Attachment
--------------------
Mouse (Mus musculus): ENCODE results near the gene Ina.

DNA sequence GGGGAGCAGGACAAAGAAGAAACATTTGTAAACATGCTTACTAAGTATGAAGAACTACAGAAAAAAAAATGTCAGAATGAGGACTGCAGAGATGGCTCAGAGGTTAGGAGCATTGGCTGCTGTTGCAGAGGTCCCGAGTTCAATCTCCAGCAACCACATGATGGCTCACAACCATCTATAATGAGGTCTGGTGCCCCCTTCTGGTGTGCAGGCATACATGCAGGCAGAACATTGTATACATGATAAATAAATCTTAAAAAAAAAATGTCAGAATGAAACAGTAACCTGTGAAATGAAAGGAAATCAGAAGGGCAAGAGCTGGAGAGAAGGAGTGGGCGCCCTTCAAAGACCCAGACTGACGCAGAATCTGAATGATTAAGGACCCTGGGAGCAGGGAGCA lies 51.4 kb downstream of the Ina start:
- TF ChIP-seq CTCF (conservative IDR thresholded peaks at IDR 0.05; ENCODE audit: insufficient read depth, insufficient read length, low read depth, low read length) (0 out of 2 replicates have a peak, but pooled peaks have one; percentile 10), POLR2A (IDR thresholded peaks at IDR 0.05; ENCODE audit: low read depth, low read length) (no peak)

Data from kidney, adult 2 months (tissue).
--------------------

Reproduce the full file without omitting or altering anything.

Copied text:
Mouse (Mus musculus): ENCODE results near the gene Ina.

DNA sequence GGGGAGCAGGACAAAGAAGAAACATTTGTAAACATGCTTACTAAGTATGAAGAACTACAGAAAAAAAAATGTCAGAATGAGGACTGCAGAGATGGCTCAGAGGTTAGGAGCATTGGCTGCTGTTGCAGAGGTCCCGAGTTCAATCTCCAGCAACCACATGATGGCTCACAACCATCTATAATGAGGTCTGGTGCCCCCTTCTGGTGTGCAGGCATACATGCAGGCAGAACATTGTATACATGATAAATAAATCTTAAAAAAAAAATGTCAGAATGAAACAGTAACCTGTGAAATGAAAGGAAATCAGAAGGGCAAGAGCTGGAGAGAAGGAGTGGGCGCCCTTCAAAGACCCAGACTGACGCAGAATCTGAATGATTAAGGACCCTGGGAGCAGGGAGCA lies 51.4 kb downstream of the Ina start:
- TF ChIP-seq CTCF (conservative IDR thresholded peaks at IDR 0.05; ENCODE audit: insufficient read depth, insufficient read length, low read depth, low read length) (0 out of 2 replicates have a peak, but pooled peaks have one; percentile 10), POLR2A (IDR thresholded peaks at IDR 0.05; ENCODE audit: low read depth, low read length) (no peak)

Data from kidney, adult 2 months (tissue).